For those of you lucky enough to attend IDEA World 2012 I ask that you question each other about the direction of the fitness industry. I know the research backing the effectiveness of metabolic/interval/HIIT/boot camp type training programs. I have read the studies promoting the effectiveness of HIIT for even deconditioned people, and yet I ask if this is the path the fitness industry should take.
We talk and talk about the obesity epidemic, but focus on hard and challenging classes. (A quick scan of the IDEA World sessions reveals three times as many hard core type classes as those designed for the less fit. I did not count yoga, pilates or cycling classes). Certainly a few sedentary people may brave (and succeed at) high intensity classes, but we are preaching to the converted. Most of those who love these high intensity workouts do not need us. They would work out on their own. We are missing the huge inactive population, and I believe, turning them off. High intensity may be effective, but it is not going to draw the sedentary into fitness. The beauty of HIIT may be that you can achieve better results in less time, but many in the industry seem to promote it as an excuse to workout harder and harder.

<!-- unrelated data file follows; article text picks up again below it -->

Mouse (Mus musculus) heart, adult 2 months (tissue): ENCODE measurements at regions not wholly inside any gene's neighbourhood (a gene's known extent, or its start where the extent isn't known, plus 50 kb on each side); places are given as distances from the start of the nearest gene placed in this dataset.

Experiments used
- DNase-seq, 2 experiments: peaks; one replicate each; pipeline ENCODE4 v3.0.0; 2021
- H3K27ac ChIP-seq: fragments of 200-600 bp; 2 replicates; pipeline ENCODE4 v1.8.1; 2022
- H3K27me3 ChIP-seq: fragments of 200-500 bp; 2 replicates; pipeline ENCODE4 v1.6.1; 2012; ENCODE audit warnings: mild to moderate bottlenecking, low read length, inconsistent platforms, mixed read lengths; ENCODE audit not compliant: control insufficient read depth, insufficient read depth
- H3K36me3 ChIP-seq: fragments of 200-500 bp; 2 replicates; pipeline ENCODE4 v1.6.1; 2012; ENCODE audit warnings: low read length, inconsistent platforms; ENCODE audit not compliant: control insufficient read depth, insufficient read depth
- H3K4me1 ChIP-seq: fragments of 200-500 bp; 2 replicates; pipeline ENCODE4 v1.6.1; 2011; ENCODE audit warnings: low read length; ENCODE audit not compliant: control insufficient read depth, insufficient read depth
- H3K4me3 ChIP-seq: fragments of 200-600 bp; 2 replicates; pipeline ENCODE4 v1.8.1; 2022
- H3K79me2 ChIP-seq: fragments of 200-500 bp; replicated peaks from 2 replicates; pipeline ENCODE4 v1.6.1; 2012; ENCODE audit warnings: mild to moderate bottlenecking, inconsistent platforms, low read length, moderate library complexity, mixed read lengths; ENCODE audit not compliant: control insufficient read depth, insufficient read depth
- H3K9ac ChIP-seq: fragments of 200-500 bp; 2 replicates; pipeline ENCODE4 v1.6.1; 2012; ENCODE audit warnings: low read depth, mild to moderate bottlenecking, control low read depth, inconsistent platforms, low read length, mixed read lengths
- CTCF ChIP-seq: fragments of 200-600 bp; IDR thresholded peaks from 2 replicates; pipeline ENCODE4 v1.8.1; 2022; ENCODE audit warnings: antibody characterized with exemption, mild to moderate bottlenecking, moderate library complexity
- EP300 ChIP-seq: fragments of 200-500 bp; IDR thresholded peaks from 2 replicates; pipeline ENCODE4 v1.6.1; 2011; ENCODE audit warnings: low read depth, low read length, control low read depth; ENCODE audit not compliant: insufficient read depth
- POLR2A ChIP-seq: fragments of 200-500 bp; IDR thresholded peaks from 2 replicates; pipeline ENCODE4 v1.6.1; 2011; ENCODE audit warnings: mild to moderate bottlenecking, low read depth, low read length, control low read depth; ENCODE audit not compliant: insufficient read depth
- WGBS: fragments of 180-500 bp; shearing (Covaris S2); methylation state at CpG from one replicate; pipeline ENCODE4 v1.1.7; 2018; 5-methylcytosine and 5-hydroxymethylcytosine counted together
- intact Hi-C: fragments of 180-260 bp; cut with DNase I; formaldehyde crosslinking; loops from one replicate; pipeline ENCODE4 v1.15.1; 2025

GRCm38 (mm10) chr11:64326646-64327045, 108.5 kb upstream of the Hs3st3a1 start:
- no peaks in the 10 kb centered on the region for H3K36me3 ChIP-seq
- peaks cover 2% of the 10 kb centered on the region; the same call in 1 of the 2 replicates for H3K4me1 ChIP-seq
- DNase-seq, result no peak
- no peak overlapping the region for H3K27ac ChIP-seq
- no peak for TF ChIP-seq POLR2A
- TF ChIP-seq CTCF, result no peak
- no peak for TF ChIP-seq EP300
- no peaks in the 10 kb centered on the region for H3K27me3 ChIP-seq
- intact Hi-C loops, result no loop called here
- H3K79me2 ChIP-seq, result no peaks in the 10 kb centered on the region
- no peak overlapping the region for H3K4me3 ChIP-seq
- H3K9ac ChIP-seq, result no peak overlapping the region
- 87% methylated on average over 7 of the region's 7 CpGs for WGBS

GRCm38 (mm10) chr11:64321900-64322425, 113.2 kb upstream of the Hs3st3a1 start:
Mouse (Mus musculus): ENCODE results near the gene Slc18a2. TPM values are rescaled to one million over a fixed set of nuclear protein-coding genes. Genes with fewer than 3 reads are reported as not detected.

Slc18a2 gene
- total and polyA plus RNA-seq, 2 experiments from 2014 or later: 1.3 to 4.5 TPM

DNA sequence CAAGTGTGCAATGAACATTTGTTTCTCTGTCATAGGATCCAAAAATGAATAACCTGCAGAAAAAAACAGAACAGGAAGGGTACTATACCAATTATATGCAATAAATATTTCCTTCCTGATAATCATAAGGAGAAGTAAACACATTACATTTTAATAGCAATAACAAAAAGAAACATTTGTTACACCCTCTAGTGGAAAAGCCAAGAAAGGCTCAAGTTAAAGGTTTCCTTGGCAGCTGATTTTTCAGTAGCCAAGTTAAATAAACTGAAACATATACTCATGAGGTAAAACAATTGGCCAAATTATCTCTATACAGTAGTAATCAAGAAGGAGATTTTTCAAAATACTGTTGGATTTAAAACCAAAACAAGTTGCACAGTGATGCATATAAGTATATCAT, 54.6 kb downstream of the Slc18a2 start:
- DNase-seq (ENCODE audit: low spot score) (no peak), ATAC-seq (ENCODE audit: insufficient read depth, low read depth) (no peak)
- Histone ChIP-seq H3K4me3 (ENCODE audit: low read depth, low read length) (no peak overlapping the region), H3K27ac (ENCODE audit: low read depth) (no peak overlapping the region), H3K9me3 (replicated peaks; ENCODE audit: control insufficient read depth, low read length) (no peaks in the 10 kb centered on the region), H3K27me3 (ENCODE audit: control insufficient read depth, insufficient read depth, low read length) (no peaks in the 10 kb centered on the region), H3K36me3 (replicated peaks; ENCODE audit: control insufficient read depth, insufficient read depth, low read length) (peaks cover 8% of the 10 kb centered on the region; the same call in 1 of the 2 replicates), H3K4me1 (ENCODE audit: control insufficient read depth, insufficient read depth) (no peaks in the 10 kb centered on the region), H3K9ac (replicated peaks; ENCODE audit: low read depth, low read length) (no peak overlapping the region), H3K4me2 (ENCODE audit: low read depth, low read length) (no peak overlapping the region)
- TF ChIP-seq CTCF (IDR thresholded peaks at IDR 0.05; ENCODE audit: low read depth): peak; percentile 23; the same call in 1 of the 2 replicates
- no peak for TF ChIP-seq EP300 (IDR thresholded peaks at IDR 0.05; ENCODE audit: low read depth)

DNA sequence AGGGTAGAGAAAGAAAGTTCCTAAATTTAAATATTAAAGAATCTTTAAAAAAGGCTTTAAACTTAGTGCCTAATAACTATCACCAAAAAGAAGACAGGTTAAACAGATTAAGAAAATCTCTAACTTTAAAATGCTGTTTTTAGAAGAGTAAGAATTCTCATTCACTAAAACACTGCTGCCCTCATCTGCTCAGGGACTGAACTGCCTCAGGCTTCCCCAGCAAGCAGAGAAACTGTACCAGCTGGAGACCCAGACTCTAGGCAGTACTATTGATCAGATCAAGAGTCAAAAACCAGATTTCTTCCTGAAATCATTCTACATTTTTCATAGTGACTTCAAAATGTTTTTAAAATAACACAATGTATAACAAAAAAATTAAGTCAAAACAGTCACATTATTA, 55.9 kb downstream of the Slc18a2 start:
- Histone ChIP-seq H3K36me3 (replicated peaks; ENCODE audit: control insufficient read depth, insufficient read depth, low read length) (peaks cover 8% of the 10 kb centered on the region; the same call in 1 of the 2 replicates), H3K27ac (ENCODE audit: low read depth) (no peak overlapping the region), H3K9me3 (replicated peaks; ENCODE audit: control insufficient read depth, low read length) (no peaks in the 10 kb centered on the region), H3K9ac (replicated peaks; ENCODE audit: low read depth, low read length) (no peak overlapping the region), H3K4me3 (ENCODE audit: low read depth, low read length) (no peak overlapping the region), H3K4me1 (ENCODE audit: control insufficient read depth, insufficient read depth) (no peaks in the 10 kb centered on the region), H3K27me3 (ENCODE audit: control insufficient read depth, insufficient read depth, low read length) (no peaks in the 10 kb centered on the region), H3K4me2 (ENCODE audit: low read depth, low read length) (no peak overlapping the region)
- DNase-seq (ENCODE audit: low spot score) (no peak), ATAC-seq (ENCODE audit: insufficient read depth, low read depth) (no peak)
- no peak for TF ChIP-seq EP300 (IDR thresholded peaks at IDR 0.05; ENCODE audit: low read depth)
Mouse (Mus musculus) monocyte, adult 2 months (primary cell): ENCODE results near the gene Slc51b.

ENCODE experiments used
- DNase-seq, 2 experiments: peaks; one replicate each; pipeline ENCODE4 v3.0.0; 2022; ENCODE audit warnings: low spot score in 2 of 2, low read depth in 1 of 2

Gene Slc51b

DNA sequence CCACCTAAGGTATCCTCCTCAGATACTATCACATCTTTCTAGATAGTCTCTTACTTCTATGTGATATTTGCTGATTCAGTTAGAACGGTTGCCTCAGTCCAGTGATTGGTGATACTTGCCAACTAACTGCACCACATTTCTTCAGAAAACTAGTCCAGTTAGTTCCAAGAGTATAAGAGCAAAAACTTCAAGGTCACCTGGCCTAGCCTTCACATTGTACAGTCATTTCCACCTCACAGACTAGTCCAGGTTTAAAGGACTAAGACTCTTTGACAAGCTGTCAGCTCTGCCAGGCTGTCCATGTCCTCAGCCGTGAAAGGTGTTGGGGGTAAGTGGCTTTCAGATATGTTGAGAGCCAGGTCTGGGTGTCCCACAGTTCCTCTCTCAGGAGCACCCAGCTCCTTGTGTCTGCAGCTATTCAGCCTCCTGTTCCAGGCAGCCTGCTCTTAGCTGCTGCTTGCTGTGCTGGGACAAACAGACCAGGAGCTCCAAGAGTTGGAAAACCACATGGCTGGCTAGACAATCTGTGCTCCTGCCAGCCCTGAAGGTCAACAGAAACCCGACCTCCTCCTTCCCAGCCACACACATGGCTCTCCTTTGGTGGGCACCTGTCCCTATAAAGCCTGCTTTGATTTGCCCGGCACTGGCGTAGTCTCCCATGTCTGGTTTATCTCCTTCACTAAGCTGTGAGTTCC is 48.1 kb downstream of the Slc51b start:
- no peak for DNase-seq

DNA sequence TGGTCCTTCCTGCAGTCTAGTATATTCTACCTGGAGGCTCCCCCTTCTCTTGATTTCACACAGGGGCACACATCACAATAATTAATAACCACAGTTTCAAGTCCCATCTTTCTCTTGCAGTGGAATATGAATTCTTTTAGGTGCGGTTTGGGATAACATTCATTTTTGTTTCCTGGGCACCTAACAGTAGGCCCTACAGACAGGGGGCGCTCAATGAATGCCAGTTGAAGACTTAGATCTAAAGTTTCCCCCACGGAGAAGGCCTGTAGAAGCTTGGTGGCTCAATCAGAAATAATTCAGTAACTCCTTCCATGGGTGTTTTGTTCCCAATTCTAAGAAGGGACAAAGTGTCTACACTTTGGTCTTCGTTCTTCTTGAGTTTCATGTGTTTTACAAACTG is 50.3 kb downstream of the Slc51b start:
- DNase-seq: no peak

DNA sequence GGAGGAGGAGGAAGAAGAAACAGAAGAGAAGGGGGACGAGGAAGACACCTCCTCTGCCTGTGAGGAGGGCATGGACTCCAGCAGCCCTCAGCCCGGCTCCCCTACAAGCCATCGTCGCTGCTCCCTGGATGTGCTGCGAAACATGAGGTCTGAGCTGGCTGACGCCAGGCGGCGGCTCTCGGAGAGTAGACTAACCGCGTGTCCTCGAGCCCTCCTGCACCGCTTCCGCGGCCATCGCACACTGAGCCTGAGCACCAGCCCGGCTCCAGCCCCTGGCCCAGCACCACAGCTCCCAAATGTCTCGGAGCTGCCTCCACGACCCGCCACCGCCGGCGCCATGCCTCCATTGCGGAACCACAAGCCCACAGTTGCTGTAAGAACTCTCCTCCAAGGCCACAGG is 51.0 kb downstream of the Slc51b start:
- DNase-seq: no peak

If you are only out to make money then you may not care whether we reach the inactive. However, most of us got into fitness because we love it and want to share it with and help others. We cannot reach the majority by training the minority. I am not saying to give up on HIIT or on training the fit. However, we do not need to spend so much of our time finding new ways to make exercises harder and more complex. The inactive make up the majority of our population. If we work together to find a way to reach them, we will have more clients, and have made a real contribution to the health of our nation.
You are spot on! The emphasis in the industry today tends to be focused on the ’30 minute, go-go-go, see how fast you can exhaust’ workout. The majority of my clients are over 40 and, the older the client, the less likely they want to do the “PX90/boot camp” style training. What trainers need to realize is that baby boomers have different goals from the 20/30 year old. They generally are not looking to bench 200# or run a ‘Warrior Dash’ or look like someone on the cover of a magazine. What the over 40 crowd usually wants is more energy at work, be able to enjoy their kids and grandkids and, for their leisure activities, be it tennis, gardening or golf, wake up the next day feeling like they could go another round…or two. With the proper training model, older adults can become very fit. They can eventually be put in the position to tackle boot camps or PX90 if that is a goal. Baby boomers are our largest growth market. Adjusting your approach will grow your business.
An underlying issue is how does the industry teach trainers (who have probably been in shape since before high school) the proper approach toward a 50 year old who is starting over after a 10-30 year layoff? I bring up that point because I started my career after the age of 50. I’m now 63.